Tour de France 2021: Stage 17 – Pogacar unleashes power and strength on Col du Portet

Anyone who had any doubt in the strength of Tadej Pogacar only had to watch today’s Stage 17 to realise that, bar a complete collapse, the peloton’s wunderkind is going to ride into Paris on Sunday to take his second Tour de France in a row. In a stunning show of power – both by his UAE team and then by Pogacar on the final 10km of the stage – the stage ended with the widely predicted win for the reigning champion but the manner of the win was something quite spectacular. As for second and third podium positions, they seem relatively safe from the bunch for Jonas Vingegaard (Jumbo-Visma) and Richard Carapaz (Ineos Grenadiers) respectively, with the closest rival, EF’s Rigoberto Uran, more than a minute and a half down from them in GC. But with only 4 seconds between the two, we can expect some Jumbo-Ineos fireworks on the last mountain stage tomorrow.

Pog, Jonas and Billy

It felt like Pogacar’s stage to win today, right from the start. And he delivered. His team rode on the front up and down the climbs, keeping the break out front under control and reachable. On the insane gradients of the Col du Portet, Rafal Majka rode with a conviction we haven’t seen in a long time, slowly but surely winnowing the group, until Pogacar released him from his Herculean task halfway up the climb and put in a stinging attack. Jonas Vingegaard was straight on his wheel, while Richard Carapaz‘s teammate Jonathan Castroviejo was able to bring him to the front two.

And they went off together, never to be troubled by anyone else for the rest of the climb. But Vingegaard and Pogacar were troubled by the fact that, although they worked together to put time into everyone else, Carapaz stayed firmly on the back, grimacing and gurning and shaking his head when either of them asked him to take a turn at the front.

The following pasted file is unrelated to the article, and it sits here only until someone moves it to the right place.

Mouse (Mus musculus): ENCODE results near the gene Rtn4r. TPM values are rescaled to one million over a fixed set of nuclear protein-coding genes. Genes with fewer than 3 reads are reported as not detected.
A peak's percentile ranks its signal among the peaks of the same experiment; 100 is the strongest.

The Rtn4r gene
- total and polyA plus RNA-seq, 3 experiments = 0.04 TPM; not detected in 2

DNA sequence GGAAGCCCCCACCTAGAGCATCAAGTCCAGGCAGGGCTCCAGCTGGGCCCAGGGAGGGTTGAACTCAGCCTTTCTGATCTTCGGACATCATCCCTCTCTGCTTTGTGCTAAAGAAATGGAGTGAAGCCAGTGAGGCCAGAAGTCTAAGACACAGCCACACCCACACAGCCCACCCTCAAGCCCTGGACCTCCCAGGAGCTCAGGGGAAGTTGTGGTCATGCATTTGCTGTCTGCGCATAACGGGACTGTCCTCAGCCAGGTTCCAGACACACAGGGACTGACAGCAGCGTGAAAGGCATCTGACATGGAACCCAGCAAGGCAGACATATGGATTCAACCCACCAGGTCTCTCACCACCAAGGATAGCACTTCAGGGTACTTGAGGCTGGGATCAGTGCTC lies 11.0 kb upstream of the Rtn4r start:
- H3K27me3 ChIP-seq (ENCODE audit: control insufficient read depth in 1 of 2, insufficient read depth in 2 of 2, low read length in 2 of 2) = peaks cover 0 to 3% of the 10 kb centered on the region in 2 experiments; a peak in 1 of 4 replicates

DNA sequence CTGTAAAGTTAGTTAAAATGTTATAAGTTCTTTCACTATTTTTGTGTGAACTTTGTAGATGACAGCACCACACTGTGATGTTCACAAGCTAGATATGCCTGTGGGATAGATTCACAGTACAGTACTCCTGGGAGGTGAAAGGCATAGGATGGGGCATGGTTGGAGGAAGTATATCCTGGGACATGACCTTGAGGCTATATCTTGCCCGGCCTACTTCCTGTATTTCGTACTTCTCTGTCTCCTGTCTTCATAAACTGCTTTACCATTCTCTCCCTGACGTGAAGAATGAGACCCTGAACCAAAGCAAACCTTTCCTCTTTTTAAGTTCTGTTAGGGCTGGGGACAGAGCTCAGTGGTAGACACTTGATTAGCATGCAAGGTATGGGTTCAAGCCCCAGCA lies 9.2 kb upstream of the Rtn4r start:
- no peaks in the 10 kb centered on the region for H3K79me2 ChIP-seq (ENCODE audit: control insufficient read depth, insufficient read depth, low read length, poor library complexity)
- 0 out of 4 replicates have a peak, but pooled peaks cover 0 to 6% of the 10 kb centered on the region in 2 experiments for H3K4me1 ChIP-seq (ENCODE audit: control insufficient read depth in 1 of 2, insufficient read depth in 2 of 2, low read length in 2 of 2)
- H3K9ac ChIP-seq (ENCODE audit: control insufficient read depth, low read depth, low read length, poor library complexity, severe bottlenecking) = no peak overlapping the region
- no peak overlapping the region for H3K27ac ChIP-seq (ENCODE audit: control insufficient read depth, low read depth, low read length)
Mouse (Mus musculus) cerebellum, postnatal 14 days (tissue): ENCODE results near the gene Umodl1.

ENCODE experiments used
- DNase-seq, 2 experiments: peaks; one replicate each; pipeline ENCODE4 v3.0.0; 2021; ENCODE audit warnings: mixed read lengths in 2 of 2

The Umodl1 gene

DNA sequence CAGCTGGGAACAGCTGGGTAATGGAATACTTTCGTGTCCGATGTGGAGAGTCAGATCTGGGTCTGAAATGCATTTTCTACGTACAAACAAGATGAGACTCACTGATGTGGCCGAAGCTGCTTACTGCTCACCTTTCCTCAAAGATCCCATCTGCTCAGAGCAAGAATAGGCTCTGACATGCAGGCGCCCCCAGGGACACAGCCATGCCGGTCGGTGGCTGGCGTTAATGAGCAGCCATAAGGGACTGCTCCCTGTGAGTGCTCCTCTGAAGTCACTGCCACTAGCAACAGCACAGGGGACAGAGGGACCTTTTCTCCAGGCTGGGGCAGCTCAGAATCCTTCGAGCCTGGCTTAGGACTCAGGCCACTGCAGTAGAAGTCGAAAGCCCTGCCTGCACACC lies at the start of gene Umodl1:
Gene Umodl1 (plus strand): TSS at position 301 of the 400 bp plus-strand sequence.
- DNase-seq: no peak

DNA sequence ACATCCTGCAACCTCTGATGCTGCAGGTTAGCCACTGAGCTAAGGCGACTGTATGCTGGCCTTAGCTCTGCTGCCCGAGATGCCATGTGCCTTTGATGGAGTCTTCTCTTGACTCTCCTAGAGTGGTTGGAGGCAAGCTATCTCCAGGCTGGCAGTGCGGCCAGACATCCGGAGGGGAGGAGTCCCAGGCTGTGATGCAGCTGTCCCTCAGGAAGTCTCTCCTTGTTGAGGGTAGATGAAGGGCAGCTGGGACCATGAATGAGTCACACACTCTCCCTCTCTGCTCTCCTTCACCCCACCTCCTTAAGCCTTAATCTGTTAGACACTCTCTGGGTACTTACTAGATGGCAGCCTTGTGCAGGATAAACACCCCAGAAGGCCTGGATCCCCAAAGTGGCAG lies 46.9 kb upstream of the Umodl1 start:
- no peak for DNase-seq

Was Billy on the rivet or was he having a laugh? The latter, as the Ineos rider attacked with 1.5km to go, distancing Vingegaard but not Pogacar. With the yellow jersey on his wheel, Carapaz couldn’t shake him. Nor could he keep Vingegaard from bridging back up to the duo in the last 200m. And, let’s face it, instant karma’s gonna get ya, and it got Carapaz as first Pogacar sprinted away from him with 50m to go, followed by Vingegaard – accelerations that Carapaz had no answer to. All that gamesmanship and he still came in third.

And here’s your highlights reel


Jonas and the Jumbo Bees

What will happen tomorrow in the mountains? Vingegaard has certainly looked the strongest, other than Pogacar, and with the final day in the mountains, I’m sure his remaining teammates will be working hard to try to extend his lead over Carapaz (although he’ll almost certainly gain time on Carapaz in the time trial). Of course, Ineos will be riding hard to try to get rid of Vingegaard so that Billy steps up to second, but I wonder if today’s antics by the Ineos rider will bring about an informal pact between Jumbo and UAE. And if Movistar got involved … well …